EUGENE, Ore.(Aug. 20, 2007)Nitric acid is a notoriously strong and chemically destructive compound found in water on earth and in our atmosphere. However, a team of researchers have found that its punch is much weaker when it sits on the top of a water surface.
The discovery of the weaker and more highly exposed nature of nitric acid on the surface of water requires us to re-evaluate how we think about its reactive role in our world, said Geraldine Richmond, the Richard M. and Patricia H. Noyes Professor of Chemistry at the University of Oregon.
Richmond, who was named a Guggenheim Fellow for 2007 earlier this year, described her labs exploratory research involving chemical reactions at the surface of water in a talk today (8:30 a.m. EDT) at the 234th national meeting of the American Chemical Society in Boston. Her address was one of six scheduled talks on Recent Advances in Studies of Molecular Processes at Interfaces.
Richmond is the principal investigator on this and many recent papers that examine unique properties of water surfaces using a combination of computer modeling and laser based experiments.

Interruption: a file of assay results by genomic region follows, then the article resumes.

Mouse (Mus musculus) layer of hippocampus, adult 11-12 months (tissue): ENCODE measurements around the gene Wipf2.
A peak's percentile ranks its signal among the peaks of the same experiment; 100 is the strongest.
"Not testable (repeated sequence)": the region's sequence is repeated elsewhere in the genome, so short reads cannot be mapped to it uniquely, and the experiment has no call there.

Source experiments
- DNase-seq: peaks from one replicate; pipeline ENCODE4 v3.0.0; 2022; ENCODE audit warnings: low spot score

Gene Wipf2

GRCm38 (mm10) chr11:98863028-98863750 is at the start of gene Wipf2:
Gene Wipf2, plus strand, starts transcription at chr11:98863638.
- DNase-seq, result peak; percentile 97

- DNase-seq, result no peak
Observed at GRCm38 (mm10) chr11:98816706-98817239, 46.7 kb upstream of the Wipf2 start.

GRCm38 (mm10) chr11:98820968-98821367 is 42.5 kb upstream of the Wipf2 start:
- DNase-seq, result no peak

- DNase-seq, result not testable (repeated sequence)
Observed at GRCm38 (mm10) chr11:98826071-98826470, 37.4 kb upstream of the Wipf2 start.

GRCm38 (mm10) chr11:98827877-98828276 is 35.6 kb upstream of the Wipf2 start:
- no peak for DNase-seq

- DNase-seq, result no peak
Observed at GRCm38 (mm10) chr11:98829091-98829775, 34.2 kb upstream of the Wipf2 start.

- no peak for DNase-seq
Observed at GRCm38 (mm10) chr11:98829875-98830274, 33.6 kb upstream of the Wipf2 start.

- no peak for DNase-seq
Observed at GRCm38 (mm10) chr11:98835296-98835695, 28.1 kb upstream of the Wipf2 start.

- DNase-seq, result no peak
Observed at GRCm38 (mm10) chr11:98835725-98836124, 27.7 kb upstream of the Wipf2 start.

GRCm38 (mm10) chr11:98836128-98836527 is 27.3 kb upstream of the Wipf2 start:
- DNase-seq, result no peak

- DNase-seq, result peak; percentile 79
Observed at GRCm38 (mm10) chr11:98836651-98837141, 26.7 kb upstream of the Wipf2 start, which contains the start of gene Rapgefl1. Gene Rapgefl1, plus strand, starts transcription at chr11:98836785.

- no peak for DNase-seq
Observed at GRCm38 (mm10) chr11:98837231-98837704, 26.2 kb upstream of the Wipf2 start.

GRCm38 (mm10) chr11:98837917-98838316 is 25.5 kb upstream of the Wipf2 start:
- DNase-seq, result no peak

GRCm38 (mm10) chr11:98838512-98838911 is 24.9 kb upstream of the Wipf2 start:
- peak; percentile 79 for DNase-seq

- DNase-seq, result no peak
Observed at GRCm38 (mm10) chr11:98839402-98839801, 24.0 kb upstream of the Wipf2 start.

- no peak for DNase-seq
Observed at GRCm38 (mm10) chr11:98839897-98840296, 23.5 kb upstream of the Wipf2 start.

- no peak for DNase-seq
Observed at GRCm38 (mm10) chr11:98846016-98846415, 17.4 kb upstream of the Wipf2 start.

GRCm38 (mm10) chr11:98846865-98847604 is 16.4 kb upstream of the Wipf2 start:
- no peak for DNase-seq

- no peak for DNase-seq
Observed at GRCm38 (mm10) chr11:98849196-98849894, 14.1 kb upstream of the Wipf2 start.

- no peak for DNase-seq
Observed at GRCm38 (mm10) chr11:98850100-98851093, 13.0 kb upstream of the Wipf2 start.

Nitric acid, a commonly used strong acid in the laboratory, is most notable for its widespread use in the manufacture of fertilizers and explosives. In our environment it is an important player in the atmosphere, where it concentrates in clouds and is one of the primary components of acid rain. Once dissolved in water, its reactive acidic and oxidizing properties can become unleashed. The water causes it to break apart into hydrogen and nitrate ions, creating a highly acidic solution hence its designation as a strong acid that is very reactive to plants, soils and other matter. At high acid concentrations it can react explosively with other compounds, often releasing highly toxic gases.
Richmond and colleagues have found that when nitric acid swims to the top of a water surface, it tends to tread water with part
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University of Oregon